It’s broken my heart to hear the pain that so many residents have gone through. When I sit at the table or on the porch and listen to how one woman has lived with being raped twice, both times the police did nothing or blamed her, and another young girl crying out her eyes about how she doesn’t think she loves her mother anymore after being at odds with her (and the police) for so long, then there is the young man who doesn’t feel like anyone can understand what he’s been through and a woman who thinks that taking her baby to Columbus and begging on the streets is a good idea, and on and on I can’t help but cry with them and wish I could do something to erase the heartache and the despair they’re feeling.
Whether the pain was brought on by bad decisions or through an unlucky twist of fate, it’s still hurts. It’s during these times that I thank God that Good Works was there for them, to show them God cares and that they’re not alone. Even if they don’t appreciate the efforts or motives of the staff, I believe the seeds planted during their stay will bloom someday and make a difference in their lives.
Those success stories that I have heard about and the many former residents that I’ve had the opportunity to know personally who’ve bounced back from hard times and landed on their feet make everything Good Works does and the little I do as a volunteer completely worthwhile in my mind! God has used residents and staff alike to teach me things I couldn’t have learned anywhere else. Good Works has made me truly grateful for my life, family, friends and all the other gifts God has blessed me with, not the least of which being his everlasting love and forgiveness! I’m thankful for the friendship I’ve made with all of you! —Mandy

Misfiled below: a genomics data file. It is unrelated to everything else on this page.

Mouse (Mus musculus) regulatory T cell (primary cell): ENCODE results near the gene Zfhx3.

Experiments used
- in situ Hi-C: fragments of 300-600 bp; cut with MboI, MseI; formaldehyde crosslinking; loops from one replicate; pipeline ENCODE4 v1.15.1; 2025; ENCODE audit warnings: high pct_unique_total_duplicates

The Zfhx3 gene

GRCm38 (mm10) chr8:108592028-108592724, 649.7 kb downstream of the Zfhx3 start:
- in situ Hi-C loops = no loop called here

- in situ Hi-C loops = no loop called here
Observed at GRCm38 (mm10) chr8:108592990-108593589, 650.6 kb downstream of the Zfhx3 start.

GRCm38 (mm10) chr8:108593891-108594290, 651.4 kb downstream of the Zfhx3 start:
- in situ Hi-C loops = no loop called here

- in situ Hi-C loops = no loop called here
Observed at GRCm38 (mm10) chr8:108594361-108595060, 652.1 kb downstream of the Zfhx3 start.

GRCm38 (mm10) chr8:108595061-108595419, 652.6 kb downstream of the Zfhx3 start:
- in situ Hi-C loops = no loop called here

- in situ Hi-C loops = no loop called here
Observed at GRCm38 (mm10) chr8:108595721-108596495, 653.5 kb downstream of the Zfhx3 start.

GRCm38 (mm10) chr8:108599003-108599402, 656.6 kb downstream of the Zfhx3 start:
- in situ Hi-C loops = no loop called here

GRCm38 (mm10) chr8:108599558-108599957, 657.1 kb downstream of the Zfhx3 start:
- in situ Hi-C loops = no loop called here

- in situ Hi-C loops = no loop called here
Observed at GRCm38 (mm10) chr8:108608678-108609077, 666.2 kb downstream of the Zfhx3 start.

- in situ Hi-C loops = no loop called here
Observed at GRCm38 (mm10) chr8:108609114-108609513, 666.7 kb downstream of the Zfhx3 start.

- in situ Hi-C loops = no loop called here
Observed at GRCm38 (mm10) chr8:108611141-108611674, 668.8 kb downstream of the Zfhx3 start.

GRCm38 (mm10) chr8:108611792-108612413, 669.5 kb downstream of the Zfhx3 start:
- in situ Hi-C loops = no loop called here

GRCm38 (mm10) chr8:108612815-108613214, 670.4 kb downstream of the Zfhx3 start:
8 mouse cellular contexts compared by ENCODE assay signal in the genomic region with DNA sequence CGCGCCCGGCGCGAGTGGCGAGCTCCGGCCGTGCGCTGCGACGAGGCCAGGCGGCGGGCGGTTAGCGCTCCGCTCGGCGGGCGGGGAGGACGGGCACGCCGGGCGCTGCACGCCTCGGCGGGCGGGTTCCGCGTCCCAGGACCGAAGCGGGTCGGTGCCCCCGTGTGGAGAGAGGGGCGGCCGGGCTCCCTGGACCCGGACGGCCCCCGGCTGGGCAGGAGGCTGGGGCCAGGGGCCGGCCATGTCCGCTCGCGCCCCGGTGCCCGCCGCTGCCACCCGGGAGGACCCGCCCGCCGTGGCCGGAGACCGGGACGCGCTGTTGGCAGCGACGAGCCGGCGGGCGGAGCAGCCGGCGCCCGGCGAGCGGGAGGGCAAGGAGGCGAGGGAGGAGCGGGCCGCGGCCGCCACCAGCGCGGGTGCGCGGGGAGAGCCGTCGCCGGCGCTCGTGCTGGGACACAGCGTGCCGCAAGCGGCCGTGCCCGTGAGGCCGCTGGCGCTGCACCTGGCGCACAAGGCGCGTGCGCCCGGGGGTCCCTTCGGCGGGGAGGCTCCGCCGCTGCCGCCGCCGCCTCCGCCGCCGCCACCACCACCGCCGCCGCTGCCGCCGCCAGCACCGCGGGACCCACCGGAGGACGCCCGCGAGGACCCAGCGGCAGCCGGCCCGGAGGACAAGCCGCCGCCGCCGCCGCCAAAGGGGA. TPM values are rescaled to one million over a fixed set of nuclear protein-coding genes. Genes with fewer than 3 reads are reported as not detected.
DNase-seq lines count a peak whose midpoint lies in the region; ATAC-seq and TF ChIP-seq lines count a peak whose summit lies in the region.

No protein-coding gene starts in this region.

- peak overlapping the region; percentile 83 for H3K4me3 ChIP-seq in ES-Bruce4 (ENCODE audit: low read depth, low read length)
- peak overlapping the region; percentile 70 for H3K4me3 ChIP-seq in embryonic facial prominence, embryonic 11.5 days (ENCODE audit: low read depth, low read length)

• Close to 40 percent of the total homeless population are in families; the rest are single men, women, or youth (age 18 and under).
  • Children under the age of 18 make up 25-30 percent of all homeless persons.
  • There is a 4.7 million unit shortage in safe, decent, affordable housing.
  • Many may lose their housing because of funding reductions in federally assisted housing programs and welfare reform initiatives.
  • The 1997 U.S Conference of Mayors report found that 38 percent of those seeking assistance in receiving food were employed.
  • Homelessness is the most extreme manifestation of poverty.
  • In addition to homeless persons in shelters or on the street, there are many people who are on the verge of losing their housing. Today and for the foreseeable future, this group will increase in size primarily as a result of income disparity and inability to cope.
  • The city of Cleveland and Cuyahoga County estimate that over 22,000 persons are homeless each year—on the street or in shelters. Requests for shelter and services are on the rise locally and nationally.

—Source: Ohio Coalition on Housing and Homelessness